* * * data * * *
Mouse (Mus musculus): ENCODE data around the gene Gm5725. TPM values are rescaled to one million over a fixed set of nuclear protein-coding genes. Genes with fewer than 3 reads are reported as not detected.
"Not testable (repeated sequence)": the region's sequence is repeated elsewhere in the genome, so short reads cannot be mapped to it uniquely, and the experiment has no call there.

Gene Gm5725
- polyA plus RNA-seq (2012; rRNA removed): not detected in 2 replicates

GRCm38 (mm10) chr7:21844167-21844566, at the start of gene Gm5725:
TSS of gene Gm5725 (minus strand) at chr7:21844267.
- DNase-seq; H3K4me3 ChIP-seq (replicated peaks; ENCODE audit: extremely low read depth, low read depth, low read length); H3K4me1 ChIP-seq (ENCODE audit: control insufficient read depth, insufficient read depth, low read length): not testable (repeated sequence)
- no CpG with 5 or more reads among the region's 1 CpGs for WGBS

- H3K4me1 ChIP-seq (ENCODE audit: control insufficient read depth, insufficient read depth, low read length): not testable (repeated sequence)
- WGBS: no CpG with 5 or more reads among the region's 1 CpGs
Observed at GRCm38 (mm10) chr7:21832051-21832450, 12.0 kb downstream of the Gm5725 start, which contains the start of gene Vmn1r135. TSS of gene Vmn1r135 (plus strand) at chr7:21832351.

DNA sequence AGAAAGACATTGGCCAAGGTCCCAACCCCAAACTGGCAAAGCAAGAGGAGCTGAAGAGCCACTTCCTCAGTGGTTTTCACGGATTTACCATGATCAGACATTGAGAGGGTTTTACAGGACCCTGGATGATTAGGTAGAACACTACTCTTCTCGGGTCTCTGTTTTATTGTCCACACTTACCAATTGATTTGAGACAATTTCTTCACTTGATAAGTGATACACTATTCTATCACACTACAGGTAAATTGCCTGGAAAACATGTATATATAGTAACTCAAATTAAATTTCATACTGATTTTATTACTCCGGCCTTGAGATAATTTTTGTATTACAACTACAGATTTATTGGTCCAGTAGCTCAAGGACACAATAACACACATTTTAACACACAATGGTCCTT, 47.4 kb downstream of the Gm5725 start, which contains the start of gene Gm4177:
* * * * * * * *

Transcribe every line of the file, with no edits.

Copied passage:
Mouse (Mus musculus): ENCODE data around the gene Gm5725. TPM values are rescaled to one million over a fixed set of nuclear protein-coding genes. Genes with fewer than 3 reads are reported as not detected.
"Not testable (repeated sequence)": the region's sequence is repeated elsewhere in the genome, so short reads cannot be mapped to it uniquely, and the experiment has no call there.

Gene Gm5725
- polyA plus RNA-seq (2012; rRNA removed): not detected in 2 replicates

GRCm38 (mm10) chr7:21844167-21844566, at the start of gene Gm5725:
TSS of gene Gm5725 (minus strand) at chr7:21844267.
- DNase-seq; H3K4me3 ChIP-seq (replicated peaks; ENCODE audit: extremely low read depth, low read depth, low read length); H3K4me1 ChIP-seq (ENCODE audit: control insufficient read depth, insufficient read depth, low read length): not testable (repeated sequence)
- no CpG with 5 or more reads among the region's 1 CpGs for WGBS

- H3K4me1 ChIP-seq (ENCODE audit: control insufficient read depth, insufficient read depth, low read length): not testable (repeated sequence)
- WGBS: no CpG with 5 or more reads among the region's 1 CpGs
Observed at GRCm38 (mm10) chr7:21832051-21832450, 12.0 kb downstream of the Gm5725 start, which contains the start of gene Vmn1r135. TSS of gene Vmn1r135 (plus strand) at chr7:21832351.

DNA sequence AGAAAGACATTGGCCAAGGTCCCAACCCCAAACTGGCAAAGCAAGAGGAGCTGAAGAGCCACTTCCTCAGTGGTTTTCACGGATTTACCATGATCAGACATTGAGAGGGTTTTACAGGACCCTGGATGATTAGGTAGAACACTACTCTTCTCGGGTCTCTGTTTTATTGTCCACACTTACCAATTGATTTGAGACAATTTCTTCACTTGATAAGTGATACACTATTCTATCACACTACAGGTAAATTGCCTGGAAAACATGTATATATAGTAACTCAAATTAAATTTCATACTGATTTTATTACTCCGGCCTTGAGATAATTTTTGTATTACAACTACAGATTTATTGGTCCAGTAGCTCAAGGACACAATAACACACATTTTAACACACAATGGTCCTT, 47.4 kb downstream of the Gm5725 start, which contains the start of gene Gm4177: